Some Truckers Finding Stress Relief in Meditation
Ron Echols is a “stringing driver,” hauling pipe for fracking operations in West Virginia. He carries it all — 40, 60 and 80-foot pipe — while living out of a motel room in the mountains away from his Ohio home. The job can be stressful at times, even dangerous, but he has help to cope with day-to-day pressures: meditation.
“It sort of resets me,” says Echols, who has been driving for 21 years, some of it over the road. “I find breathing meditation to be the simplest and most effective. I think there are benefits physically to it as well. If you concentrate on your breathing, you can’t focus on anything else.”
Echols doesn’t know any other drivers who mediate, and he suggests that the majority of truckers think meditation is “wacky, kooky stuff.” He adds that for the many drivers, meditation comes across as weakness or worse, for some, as an anti-Christian or Eastern-based religion in opposition to their own religious beliefs. “Mediation is just sitting still. If you tell people to sit still for a few minutes and just breathe, that’s something that your mother or your grandmother said to do; sit still and breathe. That’s mediation, but they didn’t call it meditation. If we can explain to drivers, ‘Look, we just want you to sit for a few minutes and breathe; clear your mind,’ that’s what the old folks used to say. That’s what I like to do: clear my mind, turn everything off for a few minutes.”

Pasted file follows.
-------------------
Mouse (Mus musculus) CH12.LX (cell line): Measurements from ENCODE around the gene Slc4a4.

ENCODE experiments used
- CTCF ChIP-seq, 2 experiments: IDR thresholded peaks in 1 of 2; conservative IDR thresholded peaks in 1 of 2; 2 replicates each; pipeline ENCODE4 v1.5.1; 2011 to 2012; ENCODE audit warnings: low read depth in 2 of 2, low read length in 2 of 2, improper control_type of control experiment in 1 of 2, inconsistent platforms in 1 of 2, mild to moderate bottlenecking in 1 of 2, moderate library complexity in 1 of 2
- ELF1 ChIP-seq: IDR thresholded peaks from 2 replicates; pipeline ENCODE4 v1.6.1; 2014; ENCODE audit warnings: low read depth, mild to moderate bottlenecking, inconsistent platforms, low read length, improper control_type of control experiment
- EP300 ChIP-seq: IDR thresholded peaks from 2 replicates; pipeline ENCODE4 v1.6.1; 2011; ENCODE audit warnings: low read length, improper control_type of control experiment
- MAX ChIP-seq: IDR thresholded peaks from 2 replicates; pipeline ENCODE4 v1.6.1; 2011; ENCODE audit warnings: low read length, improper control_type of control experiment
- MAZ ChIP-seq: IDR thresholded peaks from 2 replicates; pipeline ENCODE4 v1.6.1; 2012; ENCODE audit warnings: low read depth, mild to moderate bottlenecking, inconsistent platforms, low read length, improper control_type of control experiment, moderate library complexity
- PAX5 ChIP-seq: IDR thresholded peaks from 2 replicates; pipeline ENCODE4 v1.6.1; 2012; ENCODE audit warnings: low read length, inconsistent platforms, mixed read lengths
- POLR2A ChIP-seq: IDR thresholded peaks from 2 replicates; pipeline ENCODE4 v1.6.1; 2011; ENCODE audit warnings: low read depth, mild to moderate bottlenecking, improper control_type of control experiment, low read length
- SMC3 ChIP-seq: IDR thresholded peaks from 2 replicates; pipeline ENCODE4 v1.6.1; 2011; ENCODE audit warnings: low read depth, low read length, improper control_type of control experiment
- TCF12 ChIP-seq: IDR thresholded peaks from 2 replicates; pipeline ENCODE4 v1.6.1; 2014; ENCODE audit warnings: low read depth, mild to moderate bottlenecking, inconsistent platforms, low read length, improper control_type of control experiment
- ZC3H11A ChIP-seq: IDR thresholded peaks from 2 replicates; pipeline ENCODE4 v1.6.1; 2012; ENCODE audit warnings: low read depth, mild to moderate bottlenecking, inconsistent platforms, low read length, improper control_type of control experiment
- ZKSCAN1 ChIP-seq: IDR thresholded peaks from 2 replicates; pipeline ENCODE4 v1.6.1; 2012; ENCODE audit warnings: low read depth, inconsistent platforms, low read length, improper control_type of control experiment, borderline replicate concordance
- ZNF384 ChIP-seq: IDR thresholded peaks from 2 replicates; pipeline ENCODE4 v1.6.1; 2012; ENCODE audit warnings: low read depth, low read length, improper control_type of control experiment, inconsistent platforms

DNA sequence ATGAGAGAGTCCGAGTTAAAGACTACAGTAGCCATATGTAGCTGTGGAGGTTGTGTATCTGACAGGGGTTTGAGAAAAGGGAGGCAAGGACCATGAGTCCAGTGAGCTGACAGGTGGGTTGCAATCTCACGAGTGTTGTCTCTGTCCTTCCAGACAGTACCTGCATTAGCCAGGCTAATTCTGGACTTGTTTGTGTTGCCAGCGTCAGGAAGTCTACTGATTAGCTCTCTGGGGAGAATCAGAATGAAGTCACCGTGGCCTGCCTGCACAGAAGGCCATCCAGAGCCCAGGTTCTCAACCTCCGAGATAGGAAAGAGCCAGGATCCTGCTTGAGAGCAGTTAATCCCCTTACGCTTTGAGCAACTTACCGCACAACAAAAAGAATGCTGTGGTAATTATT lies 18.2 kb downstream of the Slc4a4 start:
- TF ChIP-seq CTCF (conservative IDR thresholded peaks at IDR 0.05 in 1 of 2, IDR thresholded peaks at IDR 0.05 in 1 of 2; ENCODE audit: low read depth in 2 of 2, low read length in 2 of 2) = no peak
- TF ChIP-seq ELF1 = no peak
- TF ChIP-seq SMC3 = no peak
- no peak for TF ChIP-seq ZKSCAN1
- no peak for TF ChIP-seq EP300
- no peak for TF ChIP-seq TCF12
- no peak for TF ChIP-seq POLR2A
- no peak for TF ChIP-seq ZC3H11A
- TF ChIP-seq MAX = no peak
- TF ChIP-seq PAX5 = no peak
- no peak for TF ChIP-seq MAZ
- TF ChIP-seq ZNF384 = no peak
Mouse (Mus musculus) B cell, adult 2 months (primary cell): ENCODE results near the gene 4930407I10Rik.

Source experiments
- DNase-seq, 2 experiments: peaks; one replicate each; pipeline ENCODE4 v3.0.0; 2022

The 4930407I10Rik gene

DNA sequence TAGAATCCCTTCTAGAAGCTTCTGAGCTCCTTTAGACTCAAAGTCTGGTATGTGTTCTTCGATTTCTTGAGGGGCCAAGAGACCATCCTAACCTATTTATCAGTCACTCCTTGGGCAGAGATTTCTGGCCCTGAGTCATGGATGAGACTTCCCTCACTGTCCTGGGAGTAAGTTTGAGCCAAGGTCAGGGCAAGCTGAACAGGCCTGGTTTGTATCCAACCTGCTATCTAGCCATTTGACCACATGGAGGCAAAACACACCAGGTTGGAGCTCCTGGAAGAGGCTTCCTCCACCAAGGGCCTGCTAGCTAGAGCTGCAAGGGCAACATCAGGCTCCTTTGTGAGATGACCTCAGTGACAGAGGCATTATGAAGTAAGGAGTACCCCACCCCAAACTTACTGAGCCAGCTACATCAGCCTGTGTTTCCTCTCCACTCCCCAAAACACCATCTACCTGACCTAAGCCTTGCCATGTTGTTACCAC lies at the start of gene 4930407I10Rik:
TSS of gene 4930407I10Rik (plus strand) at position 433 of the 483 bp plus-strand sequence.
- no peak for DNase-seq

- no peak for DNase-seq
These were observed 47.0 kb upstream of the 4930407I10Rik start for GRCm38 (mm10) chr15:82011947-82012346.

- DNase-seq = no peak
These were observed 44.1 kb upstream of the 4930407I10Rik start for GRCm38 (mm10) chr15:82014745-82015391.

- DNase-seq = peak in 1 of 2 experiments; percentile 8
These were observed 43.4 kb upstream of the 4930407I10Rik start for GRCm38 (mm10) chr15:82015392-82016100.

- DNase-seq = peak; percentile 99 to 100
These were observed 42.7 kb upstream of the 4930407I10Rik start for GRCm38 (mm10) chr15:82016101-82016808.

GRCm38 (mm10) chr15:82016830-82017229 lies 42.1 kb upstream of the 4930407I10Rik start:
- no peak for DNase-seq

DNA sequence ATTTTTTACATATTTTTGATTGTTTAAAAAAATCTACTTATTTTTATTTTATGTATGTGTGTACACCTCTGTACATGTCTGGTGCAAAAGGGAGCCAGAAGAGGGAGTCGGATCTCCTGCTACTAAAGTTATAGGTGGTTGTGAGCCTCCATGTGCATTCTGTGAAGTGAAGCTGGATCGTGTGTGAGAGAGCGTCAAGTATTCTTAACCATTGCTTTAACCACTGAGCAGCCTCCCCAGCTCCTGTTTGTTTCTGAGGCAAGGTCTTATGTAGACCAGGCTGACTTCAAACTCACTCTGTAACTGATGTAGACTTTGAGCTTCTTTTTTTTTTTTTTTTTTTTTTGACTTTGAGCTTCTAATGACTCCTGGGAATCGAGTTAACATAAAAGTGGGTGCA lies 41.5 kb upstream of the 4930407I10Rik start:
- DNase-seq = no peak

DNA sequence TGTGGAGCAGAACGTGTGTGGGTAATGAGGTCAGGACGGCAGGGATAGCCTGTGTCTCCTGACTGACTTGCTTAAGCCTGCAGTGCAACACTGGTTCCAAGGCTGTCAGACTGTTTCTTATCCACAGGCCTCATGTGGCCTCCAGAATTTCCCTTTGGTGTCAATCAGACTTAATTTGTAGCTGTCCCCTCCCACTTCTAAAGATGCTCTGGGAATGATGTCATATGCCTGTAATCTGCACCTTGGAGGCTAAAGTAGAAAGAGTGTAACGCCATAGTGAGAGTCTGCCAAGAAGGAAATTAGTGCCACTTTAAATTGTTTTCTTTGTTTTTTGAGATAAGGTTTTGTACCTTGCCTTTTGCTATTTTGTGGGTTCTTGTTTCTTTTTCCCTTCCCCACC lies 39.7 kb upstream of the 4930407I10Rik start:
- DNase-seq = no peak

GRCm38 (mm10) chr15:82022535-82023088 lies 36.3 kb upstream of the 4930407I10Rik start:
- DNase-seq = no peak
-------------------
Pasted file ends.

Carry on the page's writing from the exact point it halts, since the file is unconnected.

The benefits of meditation have been well researched and documented according to the National Institutes of Health (NIH). Research suggests that meditation may reduce blood pressure, symptoms of irritable bowel syndrome, anxiety, depression, insomnia and other maladies. It is safe and has no side effects. It’s also free. About 8% of Americans meditate, according to NIH, but among truck drivers, the number is close to zero, according to meditating drivers.